Since lockdown, Hardeman’s cost-base has ballooned – with the price of coiled mild steel and stainless steel, his two main inputs, doubling and tripling respectively. Like many firms, his energy costs have also surged over the last year – from £5,000 to over £16,000 a month.
In April, those bills will rise further – with government assistance to be cut for all but the most energy-intensive companies. “And on top of that,” says Steve, “corporation tax is going up, if ministers are stupid enough to do it – just as our energy costs rise even more.”
Corporation tax is payable on profits above £50,000, with the full rate paid above £250,000. But this hefty six-percentage-point tax hike will still hit the cash flow of tens of thousands of relatively small and-medium-sized enterprises – the SMEs accounting for more than half of UK output and two thirds of jobs.
It seems perverse for the Government to clobber such firms now, having spent hundreds of billions keeping them alive during lockdown. It strikes me that this sharp rise in corporation tax when so many firms remain vulnerable, far from raising revenue, will cost the Treasury money instead.
“Manufacturers like us operate on slim margins – and after all the pandemic traumas and ongoing supply-chain pressures, this energy-corporation-tax double whammy could cause many firms to fold,” says Hardeman. “And those that do survive will definitely invest a lot less – so how is the economy meant to grow?”
Last weekend, Truss described this Sunak-Hunt corporation tax rise as “economically detrimental”, focusing minds on the Tory backbenches. After all, from 2010 to 2017, as the corporation tax rate fell from 28pc to today’s 19pc, receipts doubled from £31.7bn to £62.7bn – that is, 2.4pc to 2.9pc of GDP.
This reflects the higher investment generated by a more competitive tax regime – the sort of dynamic policy impact economic models built by Whitehall mandarins so often fail to capture.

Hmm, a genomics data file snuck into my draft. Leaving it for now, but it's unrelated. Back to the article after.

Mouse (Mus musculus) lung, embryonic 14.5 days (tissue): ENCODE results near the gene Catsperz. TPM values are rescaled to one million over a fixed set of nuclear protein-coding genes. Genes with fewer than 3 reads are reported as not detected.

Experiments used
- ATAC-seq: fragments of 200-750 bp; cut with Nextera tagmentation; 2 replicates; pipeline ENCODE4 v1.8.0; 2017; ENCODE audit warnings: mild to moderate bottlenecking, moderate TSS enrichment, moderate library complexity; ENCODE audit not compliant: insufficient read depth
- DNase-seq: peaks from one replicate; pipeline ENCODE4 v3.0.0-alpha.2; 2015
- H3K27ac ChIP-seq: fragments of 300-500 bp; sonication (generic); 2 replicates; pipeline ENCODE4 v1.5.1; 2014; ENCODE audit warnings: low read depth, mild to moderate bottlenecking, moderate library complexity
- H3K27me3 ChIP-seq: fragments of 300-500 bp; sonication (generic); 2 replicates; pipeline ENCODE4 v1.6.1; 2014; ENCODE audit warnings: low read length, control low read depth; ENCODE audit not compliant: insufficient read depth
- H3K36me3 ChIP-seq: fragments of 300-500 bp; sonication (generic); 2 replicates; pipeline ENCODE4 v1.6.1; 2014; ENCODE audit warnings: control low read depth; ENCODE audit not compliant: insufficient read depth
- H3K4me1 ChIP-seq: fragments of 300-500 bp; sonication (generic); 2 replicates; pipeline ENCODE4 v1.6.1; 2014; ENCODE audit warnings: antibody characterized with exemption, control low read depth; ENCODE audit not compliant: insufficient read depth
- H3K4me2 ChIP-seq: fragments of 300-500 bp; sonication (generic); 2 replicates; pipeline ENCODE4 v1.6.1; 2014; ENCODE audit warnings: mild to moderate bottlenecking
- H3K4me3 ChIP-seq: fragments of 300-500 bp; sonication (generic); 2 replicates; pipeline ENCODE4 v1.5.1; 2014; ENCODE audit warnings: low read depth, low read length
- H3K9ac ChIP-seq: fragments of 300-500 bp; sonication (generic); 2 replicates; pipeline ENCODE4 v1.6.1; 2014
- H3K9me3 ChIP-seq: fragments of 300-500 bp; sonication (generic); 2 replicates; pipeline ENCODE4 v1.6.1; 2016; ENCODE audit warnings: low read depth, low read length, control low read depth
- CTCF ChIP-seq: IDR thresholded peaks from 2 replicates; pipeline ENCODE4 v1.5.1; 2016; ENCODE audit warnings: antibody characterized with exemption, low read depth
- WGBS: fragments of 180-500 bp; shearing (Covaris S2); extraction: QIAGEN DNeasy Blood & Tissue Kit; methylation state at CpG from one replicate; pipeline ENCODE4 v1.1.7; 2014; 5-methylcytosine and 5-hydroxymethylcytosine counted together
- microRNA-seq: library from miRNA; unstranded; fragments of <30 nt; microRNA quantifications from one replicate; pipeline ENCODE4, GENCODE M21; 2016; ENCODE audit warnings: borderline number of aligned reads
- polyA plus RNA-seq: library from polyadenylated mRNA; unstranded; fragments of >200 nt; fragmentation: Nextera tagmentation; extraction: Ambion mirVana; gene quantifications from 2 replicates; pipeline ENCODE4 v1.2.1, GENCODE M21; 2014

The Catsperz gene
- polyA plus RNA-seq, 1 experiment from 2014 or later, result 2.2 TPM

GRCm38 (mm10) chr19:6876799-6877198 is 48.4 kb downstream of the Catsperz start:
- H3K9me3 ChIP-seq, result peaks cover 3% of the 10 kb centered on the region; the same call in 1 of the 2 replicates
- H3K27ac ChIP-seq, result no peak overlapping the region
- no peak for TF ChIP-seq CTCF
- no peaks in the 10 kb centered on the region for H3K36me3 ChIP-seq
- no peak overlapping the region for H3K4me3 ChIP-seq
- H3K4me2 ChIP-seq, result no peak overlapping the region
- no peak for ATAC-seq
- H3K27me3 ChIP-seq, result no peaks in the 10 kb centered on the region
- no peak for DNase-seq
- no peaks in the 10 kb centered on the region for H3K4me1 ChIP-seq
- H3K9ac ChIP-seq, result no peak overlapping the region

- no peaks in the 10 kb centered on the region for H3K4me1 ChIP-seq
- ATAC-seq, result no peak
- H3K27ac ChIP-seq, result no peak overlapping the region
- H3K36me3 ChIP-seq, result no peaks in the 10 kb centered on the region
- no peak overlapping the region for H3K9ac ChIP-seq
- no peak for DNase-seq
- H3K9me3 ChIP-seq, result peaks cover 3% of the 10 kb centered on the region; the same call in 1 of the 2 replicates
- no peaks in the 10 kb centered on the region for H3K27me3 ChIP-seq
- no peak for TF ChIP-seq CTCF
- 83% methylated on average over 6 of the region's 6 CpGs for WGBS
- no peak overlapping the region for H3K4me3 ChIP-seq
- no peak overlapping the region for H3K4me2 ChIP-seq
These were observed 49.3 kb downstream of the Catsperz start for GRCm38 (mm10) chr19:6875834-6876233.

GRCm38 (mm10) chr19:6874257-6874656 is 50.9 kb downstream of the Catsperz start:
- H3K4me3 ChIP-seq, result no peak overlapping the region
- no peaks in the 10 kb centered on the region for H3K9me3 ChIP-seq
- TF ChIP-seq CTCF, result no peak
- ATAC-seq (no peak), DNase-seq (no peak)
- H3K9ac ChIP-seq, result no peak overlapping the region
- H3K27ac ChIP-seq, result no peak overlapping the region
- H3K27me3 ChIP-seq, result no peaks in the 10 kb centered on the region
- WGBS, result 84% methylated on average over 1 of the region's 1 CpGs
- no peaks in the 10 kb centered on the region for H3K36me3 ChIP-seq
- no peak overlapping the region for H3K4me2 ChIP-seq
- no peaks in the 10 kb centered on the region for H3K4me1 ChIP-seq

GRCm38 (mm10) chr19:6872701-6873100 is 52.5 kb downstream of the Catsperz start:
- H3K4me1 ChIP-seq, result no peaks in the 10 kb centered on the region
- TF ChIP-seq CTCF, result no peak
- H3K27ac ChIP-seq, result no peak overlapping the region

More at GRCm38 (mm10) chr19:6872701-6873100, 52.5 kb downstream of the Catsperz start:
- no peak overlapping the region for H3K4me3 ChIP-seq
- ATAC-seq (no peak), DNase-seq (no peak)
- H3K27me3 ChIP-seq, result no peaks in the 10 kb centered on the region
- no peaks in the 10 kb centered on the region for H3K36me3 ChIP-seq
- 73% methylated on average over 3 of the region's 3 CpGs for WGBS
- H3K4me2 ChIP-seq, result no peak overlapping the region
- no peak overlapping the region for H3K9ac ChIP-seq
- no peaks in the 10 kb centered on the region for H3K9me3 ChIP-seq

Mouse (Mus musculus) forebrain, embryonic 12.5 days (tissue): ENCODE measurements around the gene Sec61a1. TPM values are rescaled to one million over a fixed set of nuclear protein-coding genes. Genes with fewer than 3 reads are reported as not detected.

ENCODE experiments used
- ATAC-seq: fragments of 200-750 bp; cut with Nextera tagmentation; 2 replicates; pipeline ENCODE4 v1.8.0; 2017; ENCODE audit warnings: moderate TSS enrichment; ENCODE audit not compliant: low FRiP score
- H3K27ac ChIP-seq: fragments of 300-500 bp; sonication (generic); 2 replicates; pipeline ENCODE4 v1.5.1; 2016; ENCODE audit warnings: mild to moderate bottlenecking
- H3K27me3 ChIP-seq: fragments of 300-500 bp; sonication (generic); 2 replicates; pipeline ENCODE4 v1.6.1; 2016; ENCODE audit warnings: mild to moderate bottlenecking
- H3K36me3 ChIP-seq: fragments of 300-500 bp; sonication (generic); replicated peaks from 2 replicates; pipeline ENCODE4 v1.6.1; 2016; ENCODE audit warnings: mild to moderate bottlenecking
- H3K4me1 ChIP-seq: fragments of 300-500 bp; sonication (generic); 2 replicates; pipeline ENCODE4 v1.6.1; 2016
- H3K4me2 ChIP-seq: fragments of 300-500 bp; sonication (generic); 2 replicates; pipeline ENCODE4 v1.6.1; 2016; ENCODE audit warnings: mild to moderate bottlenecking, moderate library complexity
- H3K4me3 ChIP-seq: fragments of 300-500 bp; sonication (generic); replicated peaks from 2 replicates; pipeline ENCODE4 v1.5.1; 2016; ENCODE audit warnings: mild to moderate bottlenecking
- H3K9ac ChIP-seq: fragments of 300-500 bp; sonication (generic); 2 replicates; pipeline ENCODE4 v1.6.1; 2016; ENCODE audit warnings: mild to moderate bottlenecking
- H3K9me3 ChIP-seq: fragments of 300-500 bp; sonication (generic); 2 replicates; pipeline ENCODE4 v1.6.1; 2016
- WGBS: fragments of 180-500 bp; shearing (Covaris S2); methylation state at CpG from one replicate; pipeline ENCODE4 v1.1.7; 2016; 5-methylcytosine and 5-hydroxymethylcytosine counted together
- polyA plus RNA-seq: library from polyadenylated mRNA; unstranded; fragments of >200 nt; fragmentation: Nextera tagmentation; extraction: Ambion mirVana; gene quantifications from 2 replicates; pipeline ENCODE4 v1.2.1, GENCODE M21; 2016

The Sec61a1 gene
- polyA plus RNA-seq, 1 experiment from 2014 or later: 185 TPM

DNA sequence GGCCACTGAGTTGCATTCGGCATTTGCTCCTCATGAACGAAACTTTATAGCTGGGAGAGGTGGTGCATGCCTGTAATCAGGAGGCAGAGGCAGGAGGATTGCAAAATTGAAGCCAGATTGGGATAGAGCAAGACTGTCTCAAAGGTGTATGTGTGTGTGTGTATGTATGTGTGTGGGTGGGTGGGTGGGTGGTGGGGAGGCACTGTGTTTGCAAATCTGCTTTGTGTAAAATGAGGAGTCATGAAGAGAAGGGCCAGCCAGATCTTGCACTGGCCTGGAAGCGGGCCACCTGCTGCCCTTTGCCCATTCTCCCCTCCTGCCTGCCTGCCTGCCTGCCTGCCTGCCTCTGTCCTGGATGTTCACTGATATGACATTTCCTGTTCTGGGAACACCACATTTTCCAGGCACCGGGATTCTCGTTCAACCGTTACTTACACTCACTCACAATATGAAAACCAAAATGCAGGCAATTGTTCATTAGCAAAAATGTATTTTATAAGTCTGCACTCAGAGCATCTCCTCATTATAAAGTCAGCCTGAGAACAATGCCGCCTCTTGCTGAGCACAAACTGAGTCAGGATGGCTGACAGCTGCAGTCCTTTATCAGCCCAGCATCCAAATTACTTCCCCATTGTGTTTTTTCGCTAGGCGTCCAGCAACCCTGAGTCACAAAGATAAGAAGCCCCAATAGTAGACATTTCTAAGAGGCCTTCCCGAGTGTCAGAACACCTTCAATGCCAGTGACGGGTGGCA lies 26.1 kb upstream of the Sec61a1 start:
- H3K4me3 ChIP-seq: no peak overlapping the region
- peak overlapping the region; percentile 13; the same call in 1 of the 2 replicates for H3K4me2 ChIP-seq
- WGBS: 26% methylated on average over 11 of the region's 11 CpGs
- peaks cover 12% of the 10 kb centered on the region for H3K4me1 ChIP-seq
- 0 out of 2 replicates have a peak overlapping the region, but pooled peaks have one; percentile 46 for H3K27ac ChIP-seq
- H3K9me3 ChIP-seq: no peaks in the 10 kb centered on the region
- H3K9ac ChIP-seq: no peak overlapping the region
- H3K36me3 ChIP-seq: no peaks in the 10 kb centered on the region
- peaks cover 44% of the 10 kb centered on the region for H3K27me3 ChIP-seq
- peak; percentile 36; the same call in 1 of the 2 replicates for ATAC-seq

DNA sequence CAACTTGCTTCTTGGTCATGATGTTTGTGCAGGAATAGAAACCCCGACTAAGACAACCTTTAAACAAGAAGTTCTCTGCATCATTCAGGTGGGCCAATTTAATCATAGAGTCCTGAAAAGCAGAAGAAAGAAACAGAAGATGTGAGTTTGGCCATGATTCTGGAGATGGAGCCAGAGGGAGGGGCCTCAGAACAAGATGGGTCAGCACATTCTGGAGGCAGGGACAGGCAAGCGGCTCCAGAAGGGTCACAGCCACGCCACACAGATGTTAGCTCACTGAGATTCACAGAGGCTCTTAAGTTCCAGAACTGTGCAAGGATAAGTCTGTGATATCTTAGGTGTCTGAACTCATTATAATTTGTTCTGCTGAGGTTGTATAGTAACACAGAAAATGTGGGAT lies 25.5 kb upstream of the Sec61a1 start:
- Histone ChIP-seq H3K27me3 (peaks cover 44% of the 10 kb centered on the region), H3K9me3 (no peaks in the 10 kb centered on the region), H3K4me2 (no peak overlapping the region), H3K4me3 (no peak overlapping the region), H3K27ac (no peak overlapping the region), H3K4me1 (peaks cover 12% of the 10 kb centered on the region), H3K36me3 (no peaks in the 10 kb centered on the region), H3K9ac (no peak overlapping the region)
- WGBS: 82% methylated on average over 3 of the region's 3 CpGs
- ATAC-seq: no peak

“Tax cuts don’t pay for themselves and wouldn’t improve the long-term financial position,” insists the Office for Budget Responsibility. The fiscal watchdog predicts higher corporation tax will raise £18bn a year by 2026, rejecting any notion lower rates can bolster the public finances.
Last October, though, the Treasury observed: “There is a range of academic evidence which suggests low corporation tax can boost investment and growth, and therefore lead to higher tax revenue.”
When Truss was in power, with inflation and interest rates rising and the Government facing a massive bill for soaring energy subsidies, financial markets were skittish.
Now, inflation is falling, rates may have peaked – and lower wholesale energy prices mean subsidies, and related government borrowing, have been much lower than feared.
Investors are now more concerned about the Chancellor stifling growth than they are about fiscal profligacy. If corporation tax was frozen in April, far from rebelling – as they did under Truss in September – I reckon financial markets would cheer.
The great thing about freezing a tax that’s been expected to rise, is that it feels like a tax cut. And right now, a bit of “feelgood factor” is what this economy sorely needs.